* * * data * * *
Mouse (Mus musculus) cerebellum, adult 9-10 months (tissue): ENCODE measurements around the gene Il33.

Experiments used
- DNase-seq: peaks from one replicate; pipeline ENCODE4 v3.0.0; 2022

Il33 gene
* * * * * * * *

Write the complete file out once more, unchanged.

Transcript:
Mouse (Mus musculus) cerebellum, adult 9-10 months (tissue): ENCODE measurements around the gene Il33.

Experiments used
- DNase-seq: peaks from one replicate; pipeline ENCODE4 v3.0.0; 2022

Il33 gene